The Big Book of Japanese Giant Monster Movies: Vol. 1: 1954-1980 (Volume 1)

The Big Book of Japanese Giant Monster Movies: Vol. 1: 1954-1980 (Volume 1)

  • ISBN-13: 9781536827880
  • Author: John LeMay
  • Publisher: CreateSpace Independent Publishing Platform
  • Publication date: 2016-07-31
  • Edition: 1
  • Language: English
  • Pages: 272
  • $37.82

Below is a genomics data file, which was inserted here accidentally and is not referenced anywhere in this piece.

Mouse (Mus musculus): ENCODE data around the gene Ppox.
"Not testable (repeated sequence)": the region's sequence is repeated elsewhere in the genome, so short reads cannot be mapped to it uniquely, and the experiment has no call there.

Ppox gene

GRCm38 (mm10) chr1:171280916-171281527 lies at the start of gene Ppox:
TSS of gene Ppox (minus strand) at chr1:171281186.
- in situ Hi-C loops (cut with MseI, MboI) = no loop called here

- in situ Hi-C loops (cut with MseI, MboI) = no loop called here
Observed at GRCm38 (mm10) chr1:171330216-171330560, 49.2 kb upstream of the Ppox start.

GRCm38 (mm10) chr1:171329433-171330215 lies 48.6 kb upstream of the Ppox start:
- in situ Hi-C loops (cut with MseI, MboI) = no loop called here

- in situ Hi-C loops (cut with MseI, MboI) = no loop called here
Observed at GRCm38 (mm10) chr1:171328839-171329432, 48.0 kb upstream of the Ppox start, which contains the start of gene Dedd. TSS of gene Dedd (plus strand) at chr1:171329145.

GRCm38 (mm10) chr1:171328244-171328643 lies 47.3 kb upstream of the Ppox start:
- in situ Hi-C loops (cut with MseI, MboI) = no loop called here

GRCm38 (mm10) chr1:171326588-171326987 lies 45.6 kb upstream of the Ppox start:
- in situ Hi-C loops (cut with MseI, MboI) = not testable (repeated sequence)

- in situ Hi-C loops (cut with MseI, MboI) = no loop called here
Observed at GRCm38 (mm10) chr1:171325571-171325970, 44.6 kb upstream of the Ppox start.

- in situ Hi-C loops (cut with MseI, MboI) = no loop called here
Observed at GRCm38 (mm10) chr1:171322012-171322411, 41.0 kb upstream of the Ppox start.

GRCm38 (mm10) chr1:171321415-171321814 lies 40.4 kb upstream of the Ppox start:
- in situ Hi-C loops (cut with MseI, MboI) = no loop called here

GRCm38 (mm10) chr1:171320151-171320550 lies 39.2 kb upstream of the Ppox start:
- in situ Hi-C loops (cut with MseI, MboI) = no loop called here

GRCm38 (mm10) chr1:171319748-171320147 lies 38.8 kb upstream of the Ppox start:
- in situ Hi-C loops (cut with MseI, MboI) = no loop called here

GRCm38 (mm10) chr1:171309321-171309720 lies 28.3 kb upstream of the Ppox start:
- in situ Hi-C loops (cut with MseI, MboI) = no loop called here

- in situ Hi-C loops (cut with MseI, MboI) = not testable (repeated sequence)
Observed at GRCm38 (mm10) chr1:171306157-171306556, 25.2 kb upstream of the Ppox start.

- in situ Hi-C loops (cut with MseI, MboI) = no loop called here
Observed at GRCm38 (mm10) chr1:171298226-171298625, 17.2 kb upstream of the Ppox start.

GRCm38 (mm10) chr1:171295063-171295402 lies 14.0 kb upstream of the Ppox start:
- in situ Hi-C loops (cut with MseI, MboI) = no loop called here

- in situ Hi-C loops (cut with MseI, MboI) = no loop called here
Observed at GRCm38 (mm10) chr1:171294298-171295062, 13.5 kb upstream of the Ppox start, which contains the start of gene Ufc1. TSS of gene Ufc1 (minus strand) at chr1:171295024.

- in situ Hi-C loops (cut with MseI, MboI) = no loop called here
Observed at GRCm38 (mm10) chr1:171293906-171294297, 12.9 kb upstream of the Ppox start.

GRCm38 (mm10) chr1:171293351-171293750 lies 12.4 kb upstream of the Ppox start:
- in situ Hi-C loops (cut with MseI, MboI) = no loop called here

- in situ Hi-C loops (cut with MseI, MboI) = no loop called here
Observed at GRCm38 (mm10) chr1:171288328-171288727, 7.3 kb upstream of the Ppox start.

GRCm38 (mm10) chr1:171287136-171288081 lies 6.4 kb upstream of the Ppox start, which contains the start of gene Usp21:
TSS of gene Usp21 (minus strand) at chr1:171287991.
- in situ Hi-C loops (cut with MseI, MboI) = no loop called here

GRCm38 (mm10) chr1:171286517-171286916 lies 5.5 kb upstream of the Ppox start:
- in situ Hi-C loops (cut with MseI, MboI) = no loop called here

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"What's this?" you ask, "Another crudely fan produced book of reviews and boring synopses of Toho's Godzilla films?" Not quite, if you're a seasoned Godzilla fan like the author eager for new information on old classics, this is in fact the book for you. Not only does it cover Toho's dai kaiju eiga (even the rarely seen Daigoro vs. Goliath), but for the first time in America offers reviews, trivia and detailed production information on all of Daiei's classic Gamera films, Toei's Legend of Dinosaurs and Monster Birds, and even the Shaw Brother's Mighty Peking Man to name a few. Still think you already know it all about Japanese giant monster films? Did you know that King Seesar originally had horns and was named King Barugan? Or that Tadao Takashima refused to fly to Guam for on location filming for Son of Godzilla? Or that Katsumi Nimiamoto, who played Titanosaurus in Terror of Mechagodzilla, was also the acrobatic hero of Ultraman Leo on TV? Don't know who Tadao Takashima or Katsumi Nimiamoto are, don't worry this book will tell you that too. If you think you've already read every good book on Japanese Giant Monsters think again.Wait there's more!!!! This book also offer bonus entries on non-kaiju films like Battle in Outer Space, Toho's Hammer horror inspired "Bloodthirsty Trilogy" and TV's Agon the Atomic Dragon to name only a few.What other authors are saying about The Big Book of Japanese Monster Movies:"John LeMay's wonderful The Big Book of Japanese Giant Monster Movies Vol. 1 (1954-1980) is a love letter to all those great Showa Era sci-fi, fantasy, and horror movies from the Land of the Rising Sun. LeMay's enthusiasm is contagious, his prose pumped, his insights enjoyable. And besides all that, LeMay offers great trivia about these movies, some of which even an oldster like me didn't know! Highly recommended nostalgic fun for new and old fans alike. Now I can't wait for Volume 2!"--Mike Bogue, author of Atomic Drive-In"John LeMay has done it again! The Big Book of Japanese Giant Monster Movies is loaded with fun facts, well written reviews and loads of interesting historical footnotes and trivia. John has this informal yet formal writing style that makes the book a breeze to read and yet well layered as well. I kind of hate him for making it look so easy! I highly recommend this book, and hopefully it will come out in a non-digital edition for us old fogies that like to hold actual books when we read them!"--David McRobie, Editor of Xenorama Magazine"With The Big Book of Japanese Giant Monster Movies, LeMay takes fresh look at the daikaiju genre, providing both critical analysis and interesting behind the scenes information on the making of these films. Fans of the genre will find all the usual Godzilla and Gamera films here, along with many lesser-known genre entries finally getting their due."--Martin Arlt, Editor of Mad Scientist Magazine"As a lifelong Godzilla fan, I count among my most cherished memories having attended an all-night marathon of the Showa period films at a South Texas drive-in theater in the early 1970s. Over the years, the Godzilla myth, in its many variants, has continued to entertain and delight me and my family. Consequently, I was thrilled to discover John's LeMay'sThe Big Book of Japanese Giant Monster Movies Vol. 1, which provides an outstanding overview of Godzilla and his monstrous film cohorts. The book is incredibly well organized and, when loaded onto a mobile device, is the perfect companion while one watches these historic films. I love the trivia, the film summaries, and the effort John makes to provide historical and cinematic context for each of the motion pictures. I heartily recommend this wonderful book for all fans of Japanese monster flicks. The only thing missing is the popcorn ...."-Noe Torres co-author of Mexico's Roswell: The Chihuahua UFO Crash

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